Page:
If you are located in Alaska, Arizona, California, Colorado, Hawaii, Idaho, Montana, Nevada, New Mexico, Oregon, Utah, Washington, or Wyoming, send to: Forms Distribution Center, Rancho Cordova, Calif. 95743-0001.

If you are located in Alabama, Arkansas, Illinois, Indiana, lowa, Kansas, Kentucky, Louisiana, Michigan, Minnesota, Mississippi, Missouri, Nebraska, North Dakota, Ohio, Oklahoma, South Dakota, Tennessee, Texas, or Wisconsin, send to: Forms Distribution Center, P.O. Box 9903, Bloomington, 111. 61799.

If you are located in Connecticut, Delaware, District of Columbia, Florida, Georgia, Maine, Maryland, Massachusetts, New Hampshire, New Jersey, New York, North Carolina, Pennsylvania, Rhode Island, South Carolina, Vermont, Virginia, or West Virginia, send to: Forms Distribution Center, P.O. Box 25866, Richmond, Va. 23289.

In cases where a provider refuses to give all the necessary information, taxpayers should provide as much information as they can and keep records. A copy of a recently printed letterhead or billhead will serve to verify the provider's name and address. If the care provider is an employee, a copy of a properly prepared W-4, "Employee's Withholding Allowance Certificate," will have all the necessary information.

Employer Child Care Assistance. If an employer provided child care or so-called disabled dependent care services to allow a parent to work, the amount the employer paid within certain limits is not considered income to the parent. (The amount that can be excluded from income is limited to $5,000 for a joint return, $2,500 for a married person filing separately, or the amount of a parent's earned income if less than $2,500.) Such care must be provided under an employer's written plan that doesn't favor employees and meets other qualifications.

Some employers are assisting in the payment of dependent care (as well as medical care) by withholding a limited amount of funds from regular paychecks prior to calculating the usual income tax and social security deductions and then reimbursing employees for dependent care or medical care costs (See Code Section 89). This enables the employee to pay these expenses with pre-tax dollars. Parents cannot receive child care credit if they receive this employer assistance.

For further information, contact the IRS at 1-800424-3676 and ask for free IRS Publication 503, "Child and Dependent Care."

Earned Income Credit. Taxpayers with an income under $19,340 and who have a child are eligible for an Earned Income Credit (EIC). If you are entitled to the EIC, you can subtract it from the tax you owe or get a refund even if you did not have tax withheld from your pay. The credit can be as much as $910.

To be eligible for EIC you must have earned income during the year. Generally, earned income includes wages, salaries, tips, and self-employment income. Earned income doesn't include social security payments, welfare benefits or unemployment compensation.

Certain conditions have to be met in order to take this credit. For example, you must have a child living with you for more than half the year and your main home must be in the U.S. Your filing status must be married filing a joint return, qualifying widow(er) with dependent child, or head of household.

Because of higher minimum income for filing requirements, many families are no longer required to file a return. Even if you are not required to file an income tax return, if you qualify for the EIC you should file to get a refund. If you want, the IRS will figure both your tax and your EIC on Form 1040 or 1040A. For further information, refer to the free IRS Publication 596, "Earned Income Credit."

MEDICAL * extra costs for salt-free or

DEDUCTIONS other special food;

prescribed by a doctor;

Publication 502 * a stereo for a person

confined to the house;

* hand controls for the car

of a person with disabilities;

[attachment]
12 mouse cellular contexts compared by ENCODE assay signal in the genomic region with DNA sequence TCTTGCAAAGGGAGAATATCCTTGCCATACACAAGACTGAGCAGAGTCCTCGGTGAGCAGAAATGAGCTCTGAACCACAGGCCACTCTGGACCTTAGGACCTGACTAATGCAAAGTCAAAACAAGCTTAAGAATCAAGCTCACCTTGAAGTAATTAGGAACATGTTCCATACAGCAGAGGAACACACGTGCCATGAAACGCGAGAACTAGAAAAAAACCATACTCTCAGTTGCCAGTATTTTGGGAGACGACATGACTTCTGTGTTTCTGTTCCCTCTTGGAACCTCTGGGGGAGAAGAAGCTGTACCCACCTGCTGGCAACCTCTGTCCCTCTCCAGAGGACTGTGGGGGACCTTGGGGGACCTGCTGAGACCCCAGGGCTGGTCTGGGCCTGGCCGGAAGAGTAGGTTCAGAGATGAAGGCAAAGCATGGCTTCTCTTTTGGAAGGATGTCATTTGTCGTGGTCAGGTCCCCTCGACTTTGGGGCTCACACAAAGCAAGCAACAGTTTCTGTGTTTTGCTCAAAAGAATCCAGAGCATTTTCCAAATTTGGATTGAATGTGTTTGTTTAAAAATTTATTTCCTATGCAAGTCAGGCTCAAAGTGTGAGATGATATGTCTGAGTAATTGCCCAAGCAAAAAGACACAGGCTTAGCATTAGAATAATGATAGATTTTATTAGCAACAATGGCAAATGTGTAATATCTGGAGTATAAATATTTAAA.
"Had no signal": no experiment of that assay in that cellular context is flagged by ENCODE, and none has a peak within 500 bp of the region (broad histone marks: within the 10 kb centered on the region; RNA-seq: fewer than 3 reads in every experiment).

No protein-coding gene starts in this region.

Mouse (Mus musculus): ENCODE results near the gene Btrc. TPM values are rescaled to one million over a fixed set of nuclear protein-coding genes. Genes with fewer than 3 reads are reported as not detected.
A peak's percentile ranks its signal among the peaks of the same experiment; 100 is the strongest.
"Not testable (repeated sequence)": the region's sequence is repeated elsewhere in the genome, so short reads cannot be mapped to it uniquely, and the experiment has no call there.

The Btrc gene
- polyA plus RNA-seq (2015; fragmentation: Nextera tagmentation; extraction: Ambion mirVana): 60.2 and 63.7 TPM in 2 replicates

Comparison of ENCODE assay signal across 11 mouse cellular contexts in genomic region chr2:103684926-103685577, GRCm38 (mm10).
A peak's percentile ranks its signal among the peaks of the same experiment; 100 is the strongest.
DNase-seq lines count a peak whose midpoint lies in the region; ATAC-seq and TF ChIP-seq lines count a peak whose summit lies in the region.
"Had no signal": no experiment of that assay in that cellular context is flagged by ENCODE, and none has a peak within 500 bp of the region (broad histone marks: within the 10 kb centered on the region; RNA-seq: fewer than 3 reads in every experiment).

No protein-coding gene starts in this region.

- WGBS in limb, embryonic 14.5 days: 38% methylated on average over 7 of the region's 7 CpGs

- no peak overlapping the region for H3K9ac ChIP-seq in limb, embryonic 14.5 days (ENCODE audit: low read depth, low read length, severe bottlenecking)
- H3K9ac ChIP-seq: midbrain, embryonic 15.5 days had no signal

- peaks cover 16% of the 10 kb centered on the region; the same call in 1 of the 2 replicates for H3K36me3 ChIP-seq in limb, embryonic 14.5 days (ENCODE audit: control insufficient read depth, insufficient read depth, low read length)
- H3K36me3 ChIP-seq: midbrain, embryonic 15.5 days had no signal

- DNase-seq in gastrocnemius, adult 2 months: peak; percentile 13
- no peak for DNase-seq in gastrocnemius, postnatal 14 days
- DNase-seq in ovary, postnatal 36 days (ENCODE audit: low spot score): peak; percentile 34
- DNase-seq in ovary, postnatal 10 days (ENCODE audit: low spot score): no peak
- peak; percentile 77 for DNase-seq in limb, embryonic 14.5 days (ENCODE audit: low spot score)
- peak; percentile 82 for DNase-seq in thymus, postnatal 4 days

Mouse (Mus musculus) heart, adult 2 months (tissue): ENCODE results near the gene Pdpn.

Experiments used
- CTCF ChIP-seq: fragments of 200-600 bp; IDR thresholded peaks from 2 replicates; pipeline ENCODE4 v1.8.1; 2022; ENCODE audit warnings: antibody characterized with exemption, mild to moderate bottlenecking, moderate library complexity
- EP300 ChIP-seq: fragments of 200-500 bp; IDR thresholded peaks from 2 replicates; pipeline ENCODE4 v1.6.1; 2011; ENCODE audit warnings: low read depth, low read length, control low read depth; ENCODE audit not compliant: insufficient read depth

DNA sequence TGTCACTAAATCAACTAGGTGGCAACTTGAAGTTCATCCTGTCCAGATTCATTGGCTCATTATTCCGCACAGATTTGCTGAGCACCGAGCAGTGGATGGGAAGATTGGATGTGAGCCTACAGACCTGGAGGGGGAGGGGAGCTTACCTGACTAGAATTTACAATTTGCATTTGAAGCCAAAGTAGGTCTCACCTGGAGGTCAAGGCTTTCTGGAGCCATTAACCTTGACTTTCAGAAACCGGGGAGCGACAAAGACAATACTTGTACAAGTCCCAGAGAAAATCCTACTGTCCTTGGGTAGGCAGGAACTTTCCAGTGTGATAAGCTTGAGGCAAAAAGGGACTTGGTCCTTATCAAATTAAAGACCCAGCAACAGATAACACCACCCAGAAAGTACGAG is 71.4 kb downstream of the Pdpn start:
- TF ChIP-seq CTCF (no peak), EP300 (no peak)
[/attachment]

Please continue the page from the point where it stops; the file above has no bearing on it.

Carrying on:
* a car telephone for a

person who may require

immediate medical

assistance; * lip-reading instructions;

extra costs for medically necessary equipment, such as a whirlpool, central air conditioning, or swimming pool; * health insurance premiums; * fees to doctors, dentists, hospitals, clinics; * fees for x-rays and tests; * fees for in-patient treatment or rehabilitation services; * fees for physical therapy, occupational therapy, and speech therapy, or any medically-prescribed therapy; * payments for prescriptions and medical supplies (be sure to have a doctor's written recommendation for supplies); * all long-distance phone calls related to medical care, scheduling of medical appointments and ordering medical supplies; * out-of-pocket expenses for prescribed medical equipment, including wheelchairs, crutches, braces, special mattresses, boards and the cost to maintain them (again, a written prescription is needed); * ambulance services; * mileage or transportation costs to get medical care, pharmacy or medical supplies; * expenses for gas, tolls, and parking of an automobile to and from the hospital, clinic or pharmacy; * meal and hotel costs related to getting medical care for any family member and the cost of a parent's lodging, meals and transportation if a parent needs to accompany a child to receive health services; * cost of eye glasses, contact lenses, and hearing aids, including eye and hearing examination fees; * tuition or fees for tutoring that is prescribed by your physician; * the cost of special schools or camps designed to treat a disability, including the cost of meals and lodging, when prescribed by a physician; * the cost to parents for attending a special workshop concerning their child's disability, or anything related including subscriptions to disability publications, such as EXCEPTIONAL PARENT, if prescribed by a physician. * capital expenses (amounts paid for special equipment installed in your home, such as a wheelchair, or for improvements if the main reason is for medical care). Note: The amount deductible is the cost less any increase in value of your home. * personal use items ordinarily used for personal, living, and family purposes if it is used primarily to prevent or alleviate a disease or disability. * cassette books for a person with a vision impairment may be included (if prescribed). The difference in cost between the special cassette and the ordinary cost of the book is considered a medical expense. * television: the cost of equipment that displays the audio part of television programs as subtitles for people with hearing impairments. This may include the cost of an adapter that attaches to a regular set.